Alleged Intimacy Sunday Oregonian April 5 1885

   On Saturday, the 28th ultimo, at Marshfield, Coos County, D. J. Delauney shot F. A. Anderson with a double-barrelled shotgun, loaded with slugs, bullets and small shot. DeLauney fired at night from his window, the victim being about 100 feet distant in the street. Six of the shot or bullets took effect. One entered the left breast and ranged inward. Another penetrated the scalp near the crown of the head, passed under the skin and next to the skull for a distance of two or three inches, and passed out. Another struck on the outer side of the left leg, half-way between the knee and the hip, and passed out. Another struck about the center of the left thigh, ranging in towards the bone. Another passed through the victim's trousers, left a lead mark on his underwear and burnt a round hole in the skin of the leg beneath, and sixth struck the right hand, between the knuckles of the first and second fingers, followed the bone and came out near the wrist. The reason none of the shots were fatal, is that the assailant used too much lead and not enough powder in the charge. Anderson will recover. Cause of the shooting was alleged intimacy between the assailant's wife and Anderson. DeLauney is a steamboat engineer, and Anderson a livery stable keeper.

-April 5, 1885

[Not enough powder in the charge - that's what Mrs. DeLauney said! ZING! That said, Mr. Anderson might have the world's greatest bar bet-winning story from this: "so, there was me and the steamboat engineer's wife in the kitchen, and the man hisself walks in the door, swears he's going to kill me, and runs upstairs! So I hitch up me trousers and start running down the road and KA-BLAMMEY he give me both barrels, and ssswifft! In and out of me hand (indicates a scar) and noggin (indicates another)!" Bartender: "A'yup, Anderson wins the fiver!"]

Friday, May 20, 2011

Aggressive, complicated, sharp as a diamond.

sahb4 by simonhenry700
sahb4, a photo by simonhenry700 on Flickr.

Julie loved Tubby and he showed her the sort of vulgar respect he reserved for his favourites. She was fascinated by his books and toy soldiers. He'd read all the books and enjoyed the soldiers, but he had no proprietal feelings towards them. He'd brought both collections from Alex Harvey. They had identical tastes, he said, and Alex got bored with it all, needed some money and sold it for its market price.
He was a classic mixture, Alex. Aggressive, complicated, sharp as a diamond, Glaswegian. Dead now. What can you say? We were trying out some work together just before died. His Jacques Brel stuff, which he growled in a kind of Mississippi Clydeside, never sounded more sardonic, and he could shout out a blues with the best. Another Star Club vet.
Not always an easy man to work with, Alex had read more books than the British Librarian.

-Michael Moorcock, 'King of the City,' page 73 (2000)

Saturday, May 14, 2011

The people's servants

Great Sherman Circus - September 12 1882 Oregonian



and troupe of


Will pitch thier tent and give exhibitions in the following cities and towns on the following dates:

Lebanon, 6th                  Eugene, 13th
Albany, 7th and 8th        Salem, 15th, 16th
Halsey, 9th                     Fair Grounds during
Harrisburg, 11th                  the week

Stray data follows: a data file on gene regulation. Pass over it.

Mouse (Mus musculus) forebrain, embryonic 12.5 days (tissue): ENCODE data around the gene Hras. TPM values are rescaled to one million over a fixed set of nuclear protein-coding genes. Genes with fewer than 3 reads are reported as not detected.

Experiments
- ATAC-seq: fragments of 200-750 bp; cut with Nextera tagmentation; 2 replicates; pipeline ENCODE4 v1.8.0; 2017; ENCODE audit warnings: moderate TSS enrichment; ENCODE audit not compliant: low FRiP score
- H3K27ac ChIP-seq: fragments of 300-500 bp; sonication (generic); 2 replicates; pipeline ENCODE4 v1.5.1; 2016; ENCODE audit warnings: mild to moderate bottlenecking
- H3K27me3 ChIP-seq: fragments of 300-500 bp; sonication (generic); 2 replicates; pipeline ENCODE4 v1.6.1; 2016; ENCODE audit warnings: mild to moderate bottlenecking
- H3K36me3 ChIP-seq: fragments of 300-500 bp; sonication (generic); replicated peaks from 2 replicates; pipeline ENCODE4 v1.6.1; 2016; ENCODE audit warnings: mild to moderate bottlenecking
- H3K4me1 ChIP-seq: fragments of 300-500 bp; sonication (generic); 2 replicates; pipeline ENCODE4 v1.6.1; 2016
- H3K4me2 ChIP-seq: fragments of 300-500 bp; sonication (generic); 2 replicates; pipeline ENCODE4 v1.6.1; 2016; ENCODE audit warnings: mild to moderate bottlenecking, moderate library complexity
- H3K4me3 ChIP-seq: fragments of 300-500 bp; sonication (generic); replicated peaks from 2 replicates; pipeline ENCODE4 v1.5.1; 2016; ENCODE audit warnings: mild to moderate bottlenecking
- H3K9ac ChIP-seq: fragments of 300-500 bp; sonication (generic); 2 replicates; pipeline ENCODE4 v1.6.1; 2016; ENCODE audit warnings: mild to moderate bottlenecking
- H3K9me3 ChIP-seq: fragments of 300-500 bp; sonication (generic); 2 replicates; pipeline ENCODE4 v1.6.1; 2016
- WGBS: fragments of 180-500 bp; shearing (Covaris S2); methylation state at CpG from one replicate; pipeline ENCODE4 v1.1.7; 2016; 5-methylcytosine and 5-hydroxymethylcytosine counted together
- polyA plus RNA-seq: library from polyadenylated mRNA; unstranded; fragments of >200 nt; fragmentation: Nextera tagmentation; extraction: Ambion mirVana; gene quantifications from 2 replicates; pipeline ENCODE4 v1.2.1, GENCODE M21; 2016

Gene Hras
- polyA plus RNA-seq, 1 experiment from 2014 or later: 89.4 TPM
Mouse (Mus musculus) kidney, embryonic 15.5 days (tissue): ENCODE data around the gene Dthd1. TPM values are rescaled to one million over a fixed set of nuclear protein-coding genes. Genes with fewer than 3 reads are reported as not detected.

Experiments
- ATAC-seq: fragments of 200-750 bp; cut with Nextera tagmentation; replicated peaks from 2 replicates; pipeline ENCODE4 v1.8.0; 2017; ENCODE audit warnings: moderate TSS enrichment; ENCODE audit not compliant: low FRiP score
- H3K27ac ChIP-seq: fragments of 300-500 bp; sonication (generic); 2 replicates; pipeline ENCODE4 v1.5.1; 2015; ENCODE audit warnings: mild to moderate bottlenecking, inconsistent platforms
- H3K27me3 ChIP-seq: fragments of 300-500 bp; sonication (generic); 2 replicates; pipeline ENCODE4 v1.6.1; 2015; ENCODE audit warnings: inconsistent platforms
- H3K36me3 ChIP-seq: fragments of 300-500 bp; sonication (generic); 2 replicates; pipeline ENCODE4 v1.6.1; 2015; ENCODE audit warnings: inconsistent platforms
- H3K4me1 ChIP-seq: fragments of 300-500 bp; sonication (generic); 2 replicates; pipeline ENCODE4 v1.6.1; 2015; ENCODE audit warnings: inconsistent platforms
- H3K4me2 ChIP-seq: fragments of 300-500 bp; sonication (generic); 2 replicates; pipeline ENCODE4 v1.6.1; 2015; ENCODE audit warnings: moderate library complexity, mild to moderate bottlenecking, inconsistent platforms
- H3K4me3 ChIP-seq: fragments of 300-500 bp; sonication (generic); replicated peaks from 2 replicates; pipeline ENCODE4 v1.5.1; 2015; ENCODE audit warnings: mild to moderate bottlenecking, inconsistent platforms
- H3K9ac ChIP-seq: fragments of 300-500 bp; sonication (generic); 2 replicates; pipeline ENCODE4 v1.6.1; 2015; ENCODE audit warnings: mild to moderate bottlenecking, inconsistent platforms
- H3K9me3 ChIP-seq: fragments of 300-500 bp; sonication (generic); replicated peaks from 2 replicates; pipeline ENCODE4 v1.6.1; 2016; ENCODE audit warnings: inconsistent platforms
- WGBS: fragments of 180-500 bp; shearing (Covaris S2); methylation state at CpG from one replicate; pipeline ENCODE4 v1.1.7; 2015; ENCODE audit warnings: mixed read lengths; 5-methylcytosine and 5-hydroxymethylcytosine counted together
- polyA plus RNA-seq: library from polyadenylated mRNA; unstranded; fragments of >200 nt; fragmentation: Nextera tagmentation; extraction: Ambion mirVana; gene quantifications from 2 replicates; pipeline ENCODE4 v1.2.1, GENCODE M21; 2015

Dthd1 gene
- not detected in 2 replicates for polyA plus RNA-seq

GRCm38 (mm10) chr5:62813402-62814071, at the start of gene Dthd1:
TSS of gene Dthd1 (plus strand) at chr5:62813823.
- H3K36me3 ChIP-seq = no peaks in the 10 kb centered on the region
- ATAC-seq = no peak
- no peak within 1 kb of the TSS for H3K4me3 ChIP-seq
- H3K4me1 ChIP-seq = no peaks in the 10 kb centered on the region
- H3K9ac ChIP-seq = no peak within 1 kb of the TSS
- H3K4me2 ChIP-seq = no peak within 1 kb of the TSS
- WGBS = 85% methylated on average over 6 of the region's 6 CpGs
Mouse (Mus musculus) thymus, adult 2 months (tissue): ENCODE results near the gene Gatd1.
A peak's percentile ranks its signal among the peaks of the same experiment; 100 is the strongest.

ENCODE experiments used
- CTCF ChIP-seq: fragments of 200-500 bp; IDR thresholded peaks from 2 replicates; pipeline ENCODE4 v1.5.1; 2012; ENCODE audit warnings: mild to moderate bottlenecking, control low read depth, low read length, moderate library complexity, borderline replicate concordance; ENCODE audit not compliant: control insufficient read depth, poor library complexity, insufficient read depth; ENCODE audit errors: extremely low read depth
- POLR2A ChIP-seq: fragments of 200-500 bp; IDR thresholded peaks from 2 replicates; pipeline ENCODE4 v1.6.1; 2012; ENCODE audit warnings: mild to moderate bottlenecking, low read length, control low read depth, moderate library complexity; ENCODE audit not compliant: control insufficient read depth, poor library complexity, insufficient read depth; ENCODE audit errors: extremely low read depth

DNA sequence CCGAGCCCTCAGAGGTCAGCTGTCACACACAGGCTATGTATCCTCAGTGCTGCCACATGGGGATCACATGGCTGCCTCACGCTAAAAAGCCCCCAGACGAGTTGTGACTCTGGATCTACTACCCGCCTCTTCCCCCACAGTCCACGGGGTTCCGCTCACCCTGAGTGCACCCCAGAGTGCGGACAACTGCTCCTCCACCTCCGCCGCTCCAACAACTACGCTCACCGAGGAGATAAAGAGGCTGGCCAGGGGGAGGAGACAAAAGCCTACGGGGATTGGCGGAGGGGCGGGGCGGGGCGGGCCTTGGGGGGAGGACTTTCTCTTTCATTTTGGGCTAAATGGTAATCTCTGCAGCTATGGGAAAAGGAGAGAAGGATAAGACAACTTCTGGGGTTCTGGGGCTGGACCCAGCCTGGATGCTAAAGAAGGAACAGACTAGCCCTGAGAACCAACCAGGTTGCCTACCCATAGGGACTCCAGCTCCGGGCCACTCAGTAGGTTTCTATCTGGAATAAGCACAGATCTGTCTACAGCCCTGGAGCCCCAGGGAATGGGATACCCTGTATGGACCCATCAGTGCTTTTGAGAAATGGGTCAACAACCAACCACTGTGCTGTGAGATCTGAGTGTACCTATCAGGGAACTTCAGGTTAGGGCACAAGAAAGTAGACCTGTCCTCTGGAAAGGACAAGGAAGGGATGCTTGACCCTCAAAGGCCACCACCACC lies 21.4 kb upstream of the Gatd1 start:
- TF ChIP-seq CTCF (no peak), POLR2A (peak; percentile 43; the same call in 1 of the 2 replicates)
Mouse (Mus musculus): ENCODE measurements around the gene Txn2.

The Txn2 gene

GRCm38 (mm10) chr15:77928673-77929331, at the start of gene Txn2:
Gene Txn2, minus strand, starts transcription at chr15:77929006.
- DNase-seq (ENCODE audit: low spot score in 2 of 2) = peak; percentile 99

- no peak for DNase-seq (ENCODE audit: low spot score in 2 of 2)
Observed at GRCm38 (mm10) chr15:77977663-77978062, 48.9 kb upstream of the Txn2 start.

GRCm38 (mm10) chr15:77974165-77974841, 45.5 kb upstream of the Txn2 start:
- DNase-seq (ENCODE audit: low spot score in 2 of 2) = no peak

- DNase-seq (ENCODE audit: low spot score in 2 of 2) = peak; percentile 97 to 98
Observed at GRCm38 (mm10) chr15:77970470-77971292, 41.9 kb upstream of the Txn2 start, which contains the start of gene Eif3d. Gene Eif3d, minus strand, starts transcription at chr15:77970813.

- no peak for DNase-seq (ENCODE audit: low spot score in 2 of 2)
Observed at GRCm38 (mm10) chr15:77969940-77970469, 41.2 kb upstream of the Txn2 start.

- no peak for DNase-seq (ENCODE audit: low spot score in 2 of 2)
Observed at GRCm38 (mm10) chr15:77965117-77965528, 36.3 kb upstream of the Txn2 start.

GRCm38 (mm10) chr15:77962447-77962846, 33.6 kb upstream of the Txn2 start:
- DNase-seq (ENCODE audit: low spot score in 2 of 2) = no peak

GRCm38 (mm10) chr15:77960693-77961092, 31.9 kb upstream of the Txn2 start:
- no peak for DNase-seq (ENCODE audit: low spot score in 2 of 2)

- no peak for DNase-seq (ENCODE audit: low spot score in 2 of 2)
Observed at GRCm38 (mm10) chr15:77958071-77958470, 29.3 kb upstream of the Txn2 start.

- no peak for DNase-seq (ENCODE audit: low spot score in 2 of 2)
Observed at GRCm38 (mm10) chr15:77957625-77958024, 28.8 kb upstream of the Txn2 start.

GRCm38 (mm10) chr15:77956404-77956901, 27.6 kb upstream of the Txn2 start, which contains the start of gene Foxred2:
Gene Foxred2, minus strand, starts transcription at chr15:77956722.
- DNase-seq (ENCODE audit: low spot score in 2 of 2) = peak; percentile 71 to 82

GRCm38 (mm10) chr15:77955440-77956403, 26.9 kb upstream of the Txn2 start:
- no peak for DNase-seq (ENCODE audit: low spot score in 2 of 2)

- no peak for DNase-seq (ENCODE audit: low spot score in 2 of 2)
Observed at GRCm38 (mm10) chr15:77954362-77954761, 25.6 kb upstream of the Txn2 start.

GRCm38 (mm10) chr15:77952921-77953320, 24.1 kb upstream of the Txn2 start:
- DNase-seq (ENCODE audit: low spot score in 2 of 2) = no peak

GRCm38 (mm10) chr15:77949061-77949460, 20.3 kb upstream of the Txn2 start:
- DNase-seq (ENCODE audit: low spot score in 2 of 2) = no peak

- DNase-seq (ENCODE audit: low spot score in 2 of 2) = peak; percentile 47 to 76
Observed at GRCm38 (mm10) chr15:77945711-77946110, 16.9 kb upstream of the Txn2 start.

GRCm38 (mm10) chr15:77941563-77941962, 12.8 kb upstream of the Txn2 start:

Junction City, 12th          Portland, 23th, 20th

Dates to follow the above in Oregon and Washington Territory will be published in this advertisement as soon as necessary to notify the public.

The people's servants,

C. & J. SHERMAN, Prop'rs and Managers

-September 12, 1882

[Y'know, the first time I saw this little illustration and read this little ad, I was like "Educated Horses... AND a man in a tutu! Nostaglia, TAKE me AWAY!" Then I (sadly) realized it was just the horse's tail. Also impressive: that horse is running with its stomach about a foot off the ground.]

Friday, May 13, 2011

a true sign of culture in decline

moorcock by matt_really
moorcock, a photo by matt_really on Flickr.

"He wondered by these people embraced family life with such relish.
Perhaps their peculiar tribal habits, their vague liberalism, their inactive agrement about what angered or disgusted them, were means of maintaining a status quo to which they were as committed as any of their more frankly rapacious contemporaries. He had grown impatient with their discussions about H-Bombs, vivisection, dying fish, Women's Rights and clubbed seals while they ate and drank as much in an afternoon as people living a few hundred yards away could buy in a fortnight. He started telling them this. Their hypocritcal posturing was a true sign of a culture in decline. When he informed his wife he was voting conservative in last year's election she had decided they were incompatible and made him leave." (Michael Moorcock, 'Mother London', 1988)

Tuesday, May 10, 2011

Pearlized Pink and Orange

Marc Bolan by Miss-Dandy
Marc Bolan, a photo by Miss-Dandy on Flickr.

I like how some elements of this photo undermine the professional rock star photo lighting and color of this glamour shot. Namely, the pillow on the rocking chair and (especially) the window. What is that out there? Someone's garage?

Let me try

Sunday, May 08, 2011

Neverread and thought lost

Was rooting through the attic and found my copy of Hammett's "The Thin Man." I started reading this ten years ago but ran away when the constant inebriaism made me uncomfortable (I know, strange! but true).

After spending the last year and a half acquainting myself with books of the well-written type, I've been dabbling in 'classics' (Moby Dick)*, some of which I would rather call 'adventure' novels and some would call 'boys adventures' (Treasure Island, Captain Blood). So it seems quite conveniently timed to be going through a box at this juncture in my reading life and come across 'The Thin Man.' So much so that it might leap the que and be the follow up when I finish 'Moby Dick'.


* Tip of the hat to Mr. Collision for getting me thinking about books I've never read.